Myers said Thursday that the Obama’s decision to bar widespread access to the re-do of the oath wasn’t in the same category as shutting access to the press office, but wouldn’t help in relations with the media.

The Bush White House would normally post transcripts to press briefings here. The site now has a few PR links, including the pdfs of the executive orders and a partial list of appointees (here is a more complete list), but no sign of where to get the official transcripts. is publishing the transcripts. It’s not a good sign early on if the Bush White House was more transparent than Obama’s. Ellen Moran, director of communications, and Gibbs have a bit of a learning curve ahead of him.


Written by newscycle

January 23, 2009 at 12:14 am

Posted in Uncategorized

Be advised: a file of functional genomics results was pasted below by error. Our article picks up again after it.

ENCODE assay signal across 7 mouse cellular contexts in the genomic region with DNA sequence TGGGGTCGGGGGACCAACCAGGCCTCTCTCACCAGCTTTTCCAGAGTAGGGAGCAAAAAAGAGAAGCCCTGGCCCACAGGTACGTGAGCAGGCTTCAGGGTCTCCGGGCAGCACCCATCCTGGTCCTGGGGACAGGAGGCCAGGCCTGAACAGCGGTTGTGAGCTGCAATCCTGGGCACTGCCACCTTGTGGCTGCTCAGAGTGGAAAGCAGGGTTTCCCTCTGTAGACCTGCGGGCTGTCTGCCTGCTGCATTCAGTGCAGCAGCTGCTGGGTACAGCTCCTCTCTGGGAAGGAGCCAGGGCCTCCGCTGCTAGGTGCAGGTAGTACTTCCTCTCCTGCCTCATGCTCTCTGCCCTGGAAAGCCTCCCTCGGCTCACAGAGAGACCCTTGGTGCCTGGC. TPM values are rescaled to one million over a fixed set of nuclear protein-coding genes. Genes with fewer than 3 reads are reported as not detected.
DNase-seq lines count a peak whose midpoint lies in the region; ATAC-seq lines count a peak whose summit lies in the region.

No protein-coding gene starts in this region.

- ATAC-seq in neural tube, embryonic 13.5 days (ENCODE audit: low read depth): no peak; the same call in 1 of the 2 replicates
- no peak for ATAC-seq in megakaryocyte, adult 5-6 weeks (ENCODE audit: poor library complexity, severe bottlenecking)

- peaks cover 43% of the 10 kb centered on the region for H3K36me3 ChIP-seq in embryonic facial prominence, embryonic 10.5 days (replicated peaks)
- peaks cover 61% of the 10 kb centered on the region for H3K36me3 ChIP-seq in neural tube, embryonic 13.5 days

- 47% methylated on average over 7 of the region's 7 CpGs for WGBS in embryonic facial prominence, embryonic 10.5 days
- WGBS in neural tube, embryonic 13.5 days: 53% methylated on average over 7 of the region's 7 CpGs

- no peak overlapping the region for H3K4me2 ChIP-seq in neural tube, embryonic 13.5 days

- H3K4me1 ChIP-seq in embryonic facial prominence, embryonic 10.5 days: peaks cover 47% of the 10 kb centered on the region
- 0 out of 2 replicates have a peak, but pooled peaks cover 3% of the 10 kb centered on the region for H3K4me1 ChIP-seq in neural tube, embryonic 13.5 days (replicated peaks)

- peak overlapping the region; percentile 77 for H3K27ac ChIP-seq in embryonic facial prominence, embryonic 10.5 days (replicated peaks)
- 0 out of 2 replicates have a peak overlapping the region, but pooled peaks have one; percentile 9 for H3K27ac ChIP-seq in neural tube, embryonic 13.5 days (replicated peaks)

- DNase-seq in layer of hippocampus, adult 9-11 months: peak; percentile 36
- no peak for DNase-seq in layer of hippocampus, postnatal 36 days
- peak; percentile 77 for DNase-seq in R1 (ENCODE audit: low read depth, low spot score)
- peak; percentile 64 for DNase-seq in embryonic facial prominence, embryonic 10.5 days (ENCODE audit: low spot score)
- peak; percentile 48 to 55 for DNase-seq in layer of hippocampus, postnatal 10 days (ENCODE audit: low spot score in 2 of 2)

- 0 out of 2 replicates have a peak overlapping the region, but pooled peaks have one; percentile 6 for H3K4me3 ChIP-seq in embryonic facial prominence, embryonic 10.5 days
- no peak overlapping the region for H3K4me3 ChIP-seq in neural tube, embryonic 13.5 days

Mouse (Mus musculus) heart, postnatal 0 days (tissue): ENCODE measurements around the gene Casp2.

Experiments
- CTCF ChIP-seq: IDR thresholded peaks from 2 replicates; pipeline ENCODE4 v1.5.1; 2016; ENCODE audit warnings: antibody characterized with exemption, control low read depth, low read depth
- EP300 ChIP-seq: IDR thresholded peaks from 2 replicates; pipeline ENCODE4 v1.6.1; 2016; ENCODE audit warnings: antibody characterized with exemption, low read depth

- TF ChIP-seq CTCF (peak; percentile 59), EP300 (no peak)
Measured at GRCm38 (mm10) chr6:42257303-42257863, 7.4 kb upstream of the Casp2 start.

3 Responses

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  1. I can see the other side of the issue, but I thought not having a photograph of the second swearing in was a good idea; it’s what i would have done. There’s nothing wrong with being thorough and a stickler for detail, but the traditional and symbolic value of the first swearing in is what counts, and Obama didn’t want to emphasize that. I guess there are some people who won’t be satisfied with anything less than turning the oval office into Jennicam, but Obama has probably already had more press conferences since the election than Bush did during either one of his terms.


    January 23, 2009 at 11:39 am

  2. Also, I think it’s all well and good not to use white house handouts as a matter of poliicy, but you’re going to have to show me some documentation in order to convince me that not running the photo equals “refusing to run the photo in protest.” Do you have any statements to that effect?


    January 23, 2009 at 10:24 pm

  3. […] yesterday in the Columbia Journalism Review. These are the same concerns I voiced in earlier posts here and here. It’s 3 p.m. and the phone in the White House press secretary’s office is ringing. It […]